Content related security threats affect the “content” of a VoIP call; a person to person call, a voice conference call or a video call. The threats in this category include simple unauthorised call monitoring or eavesdropping (as demonstrated in my SIPtap utility) and hijacking or injection threats where an attacker takes over a call or injects a voice or video stream to obscure or replace the original conversation. While VoIP content related threats have their analogues in email and web, for example email spam and malicious or inappropriate web content, the technologies behind a VoIP hijack or injection are clearly different from those technologies responsible for email spam and malicious web content.
Both VoIP content and protocol and application security threats are real and can be demonstrated. The call eavesdropping demonstrator described in the story on SIPtap is just one example. Other demonstrable threats include a range of flooding attacks, call termination attacks, call hijacking attacks and set of denial of service attacks that are unique to VoIP. While these are known threats and while I make no claim to be the first to discover these threats, are certainly not common knowledge.
It is possible to protect against all of the known VoIP threats. Standard security technologies and practices such as using Firewalls and implementing good design and operational policies are a good and necessary step but do not provide the whole answer. Standard security technologies will address standard threats, but a specialist measures need to be taken to fully address many of the VoIP specific threats. This should come as no surprise as specialist security products such as spam filters, web content control and access policy systems exist for email and web applications. VoIP is considerably more complex than either of these applications.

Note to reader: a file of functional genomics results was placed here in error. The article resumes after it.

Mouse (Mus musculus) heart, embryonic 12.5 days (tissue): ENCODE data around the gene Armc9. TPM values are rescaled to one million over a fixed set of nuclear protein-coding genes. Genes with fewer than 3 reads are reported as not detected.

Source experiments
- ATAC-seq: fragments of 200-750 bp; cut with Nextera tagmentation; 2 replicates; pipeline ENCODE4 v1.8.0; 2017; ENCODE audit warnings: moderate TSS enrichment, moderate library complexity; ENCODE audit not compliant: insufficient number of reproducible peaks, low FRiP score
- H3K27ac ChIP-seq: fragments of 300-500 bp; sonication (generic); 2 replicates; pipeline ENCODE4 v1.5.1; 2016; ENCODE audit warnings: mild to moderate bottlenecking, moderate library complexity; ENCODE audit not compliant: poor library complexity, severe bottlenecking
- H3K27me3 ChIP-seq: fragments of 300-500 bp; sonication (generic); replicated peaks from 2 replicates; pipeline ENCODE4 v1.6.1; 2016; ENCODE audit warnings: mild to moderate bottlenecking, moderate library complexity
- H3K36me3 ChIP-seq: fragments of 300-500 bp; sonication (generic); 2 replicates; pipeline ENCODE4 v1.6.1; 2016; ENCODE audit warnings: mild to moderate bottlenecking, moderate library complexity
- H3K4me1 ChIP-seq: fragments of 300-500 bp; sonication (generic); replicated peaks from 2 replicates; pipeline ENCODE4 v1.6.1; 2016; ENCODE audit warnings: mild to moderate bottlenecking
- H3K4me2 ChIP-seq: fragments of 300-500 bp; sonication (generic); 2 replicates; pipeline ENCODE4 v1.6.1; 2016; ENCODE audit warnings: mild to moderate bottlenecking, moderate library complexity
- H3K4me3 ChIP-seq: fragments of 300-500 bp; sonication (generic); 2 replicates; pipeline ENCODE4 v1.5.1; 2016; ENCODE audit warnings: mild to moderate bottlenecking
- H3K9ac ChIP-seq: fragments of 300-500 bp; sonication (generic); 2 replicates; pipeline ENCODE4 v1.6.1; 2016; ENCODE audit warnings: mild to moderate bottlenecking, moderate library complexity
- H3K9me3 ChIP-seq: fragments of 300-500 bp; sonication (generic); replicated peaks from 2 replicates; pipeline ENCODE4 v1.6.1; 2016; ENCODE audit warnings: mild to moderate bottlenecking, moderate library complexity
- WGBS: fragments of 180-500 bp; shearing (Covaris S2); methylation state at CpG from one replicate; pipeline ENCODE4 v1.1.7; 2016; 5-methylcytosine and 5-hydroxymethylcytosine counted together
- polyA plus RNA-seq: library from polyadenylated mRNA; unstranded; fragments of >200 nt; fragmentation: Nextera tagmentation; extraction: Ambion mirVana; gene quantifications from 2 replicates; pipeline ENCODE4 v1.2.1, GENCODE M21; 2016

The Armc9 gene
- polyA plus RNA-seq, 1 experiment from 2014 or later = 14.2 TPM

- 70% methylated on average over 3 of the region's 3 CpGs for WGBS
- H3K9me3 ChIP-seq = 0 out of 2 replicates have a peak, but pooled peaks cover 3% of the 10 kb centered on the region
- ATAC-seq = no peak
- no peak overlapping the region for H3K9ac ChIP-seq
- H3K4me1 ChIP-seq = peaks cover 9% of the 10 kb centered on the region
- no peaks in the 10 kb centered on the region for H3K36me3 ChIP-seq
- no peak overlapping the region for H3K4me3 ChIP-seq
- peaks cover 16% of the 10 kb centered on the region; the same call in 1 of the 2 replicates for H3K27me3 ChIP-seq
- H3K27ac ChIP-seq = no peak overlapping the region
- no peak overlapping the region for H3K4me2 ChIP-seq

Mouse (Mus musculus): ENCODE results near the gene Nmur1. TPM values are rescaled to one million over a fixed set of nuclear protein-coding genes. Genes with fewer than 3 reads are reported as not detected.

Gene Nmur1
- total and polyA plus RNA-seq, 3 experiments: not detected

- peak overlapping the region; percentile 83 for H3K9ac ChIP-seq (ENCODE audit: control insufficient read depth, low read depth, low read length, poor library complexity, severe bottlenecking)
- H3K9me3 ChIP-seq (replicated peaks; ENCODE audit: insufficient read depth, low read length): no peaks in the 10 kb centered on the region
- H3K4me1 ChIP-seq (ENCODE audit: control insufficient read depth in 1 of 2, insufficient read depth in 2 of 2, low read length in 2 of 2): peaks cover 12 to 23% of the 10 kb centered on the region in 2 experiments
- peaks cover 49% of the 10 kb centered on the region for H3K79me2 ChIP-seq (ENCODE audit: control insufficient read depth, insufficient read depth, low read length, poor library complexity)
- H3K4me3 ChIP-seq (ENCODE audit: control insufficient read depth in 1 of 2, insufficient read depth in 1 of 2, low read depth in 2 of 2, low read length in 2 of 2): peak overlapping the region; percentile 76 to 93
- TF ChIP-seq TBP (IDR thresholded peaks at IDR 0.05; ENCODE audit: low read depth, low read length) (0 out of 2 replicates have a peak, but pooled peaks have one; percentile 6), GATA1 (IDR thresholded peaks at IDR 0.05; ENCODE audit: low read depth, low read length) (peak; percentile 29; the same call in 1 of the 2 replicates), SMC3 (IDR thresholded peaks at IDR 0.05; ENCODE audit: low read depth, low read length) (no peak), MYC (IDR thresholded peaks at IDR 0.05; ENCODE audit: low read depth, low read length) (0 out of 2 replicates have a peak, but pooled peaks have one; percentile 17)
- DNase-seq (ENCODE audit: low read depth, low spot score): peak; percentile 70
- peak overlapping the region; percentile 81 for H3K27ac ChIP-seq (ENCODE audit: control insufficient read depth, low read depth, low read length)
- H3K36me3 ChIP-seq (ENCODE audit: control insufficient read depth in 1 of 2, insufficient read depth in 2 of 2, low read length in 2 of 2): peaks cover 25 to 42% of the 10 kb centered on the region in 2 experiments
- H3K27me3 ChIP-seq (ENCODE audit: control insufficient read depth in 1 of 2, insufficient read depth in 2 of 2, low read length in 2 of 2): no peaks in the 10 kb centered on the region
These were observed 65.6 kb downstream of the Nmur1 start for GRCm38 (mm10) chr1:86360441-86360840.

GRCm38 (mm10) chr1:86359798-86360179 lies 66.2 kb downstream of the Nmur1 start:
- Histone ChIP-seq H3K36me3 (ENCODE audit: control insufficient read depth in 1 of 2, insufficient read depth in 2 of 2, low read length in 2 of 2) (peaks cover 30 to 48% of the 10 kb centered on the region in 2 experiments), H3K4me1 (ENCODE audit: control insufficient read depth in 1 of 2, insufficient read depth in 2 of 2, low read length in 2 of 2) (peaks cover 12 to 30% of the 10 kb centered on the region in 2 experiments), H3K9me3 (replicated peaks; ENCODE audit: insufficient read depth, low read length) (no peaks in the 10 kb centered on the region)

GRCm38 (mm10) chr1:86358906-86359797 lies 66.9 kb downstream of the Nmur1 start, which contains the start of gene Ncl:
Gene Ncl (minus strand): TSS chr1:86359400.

Just as specialist security technologies are needed to protect VoIP networks, so specialist testing and analysis technologies are needed to identify security vulnerabilities. The standard penetration and testing tools can do a good job of finding network level vulnerabilities, but lack the ability to detect man of the VoIP application, protocol and content threats.
So is the threat of VoIP call eavesdropping just hype and should this label be attached to all the other VoIP security threats that can be demonstrated? In my view the answer is a clear no, these threats are real. While it is true that security controls exist to protect against these threats, no amount of technology will help until VoIP network managers are aware of both the existence and scope of these risks.
Finally to address the criticism that the SIPtap would work only if encryption and other security controls were turned off, a recent SIPit event held in Beijing in November 2007 reported that only 25 percent of tested systems supported SRTP. SRTP is an agreed standard for encrypting VoIP calls and SIPit is a SIP interoperability workshop. While it can be argued that at this event the sample size was small, this statistic shows that turning off encryption to demonstrate a theoretical threat is not the issue. The challenge is one of raising awareness of the issue to the point where more vendors of VoIP systems build encryption into their products.
Peter Cox, who co-founded firewall company Borderware, is currently running a three-day workshop that examines the VoIP protocol and application specific threats. He can be contacted at [email protected], or through his website Voipcode.org .